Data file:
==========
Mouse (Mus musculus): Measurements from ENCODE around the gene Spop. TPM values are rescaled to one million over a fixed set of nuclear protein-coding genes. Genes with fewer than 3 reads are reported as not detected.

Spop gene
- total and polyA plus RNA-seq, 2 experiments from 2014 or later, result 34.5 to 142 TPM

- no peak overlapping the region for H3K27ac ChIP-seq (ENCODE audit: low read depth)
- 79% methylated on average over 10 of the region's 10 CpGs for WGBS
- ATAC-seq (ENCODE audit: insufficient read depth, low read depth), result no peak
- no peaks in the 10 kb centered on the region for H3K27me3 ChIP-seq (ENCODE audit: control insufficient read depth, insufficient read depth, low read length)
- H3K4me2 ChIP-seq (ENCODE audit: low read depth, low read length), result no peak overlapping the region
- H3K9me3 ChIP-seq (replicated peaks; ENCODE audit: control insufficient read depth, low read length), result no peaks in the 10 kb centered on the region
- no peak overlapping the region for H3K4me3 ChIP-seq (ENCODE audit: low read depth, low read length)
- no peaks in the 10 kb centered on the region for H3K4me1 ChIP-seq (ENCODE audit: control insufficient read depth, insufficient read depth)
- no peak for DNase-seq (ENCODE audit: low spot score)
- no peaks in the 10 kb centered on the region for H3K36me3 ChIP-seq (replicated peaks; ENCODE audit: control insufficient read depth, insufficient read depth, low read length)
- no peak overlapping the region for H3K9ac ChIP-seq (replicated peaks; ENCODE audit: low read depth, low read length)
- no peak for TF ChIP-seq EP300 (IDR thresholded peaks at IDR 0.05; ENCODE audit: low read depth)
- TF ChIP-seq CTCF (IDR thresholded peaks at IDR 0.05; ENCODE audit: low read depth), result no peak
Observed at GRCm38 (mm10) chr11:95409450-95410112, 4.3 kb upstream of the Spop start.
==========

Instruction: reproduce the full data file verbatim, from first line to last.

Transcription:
Mouse (Mus musculus): Measurements from ENCODE around the gene Spop. TPM values are rescaled to one million over a fixed set of nuclear protein-coding genes. Genes with fewer than 3 reads are reported as not detected.

Spop gene
- total and polyA plus RNA-seq, 2 experiments from 2014 or later, result 34.5 to 142 TPM

- no peak overlapping the region for H3K27ac ChIP-seq (ENCODE audit: low read depth)
- 79% methylated on average over 10 of the region's 10 CpGs for WGBS
- ATAC-seq (ENCODE audit: insufficient read depth, low read depth), result no peak
- no peaks in the 10 kb centered on the region for H3K27me3 ChIP-seq (ENCODE audit: control insufficient read depth, insufficient read depth, low read length)
- H3K4me2 ChIP-seq (ENCODE audit: low read depth, low read length), result no peak overlapping the region
- H3K9me3 ChIP-seq (replicated peaks; ENCODE audit: control insufficient read depth, low read length), result no peaks in the 10 kb centered on the region
- no peak overlapping the region for H3K4me3 ChIP-seq (ENCODE audit: low read depth, low read length)
- no peaks in the 10 kb centered on the region for H3K4me1 ChIP-seq (ENCODE audit: control insufficient read depth, insufficient read depth)
- no peak for DNase-seq (ENCODE audit: low spot score)
- no peaks in the 10 kb centered on the region for H3K36me3 ChIP-seq (replicated peaks; ENCODE audit: control insufficient read depth, insufficient read depth, low read length)
- no peak overlapping the region for H3K9ac ChIP-seq (replicated peaks; ENCODE audit: low read depth, low read length)
- no peak for TF ChIP-seq EP300 (IDR thresholded peaks at IDR 0.05; ENCODE audit: low read depth)
- TF ChIP-seq CTCF (IDR thresholded peaks at IDR 0.05; ENCODE audit: low read depth), result no peak
Observed at GRCm38 (mm10) chr11:95409450-95410112, 4.3 kb upstream of the Spop start.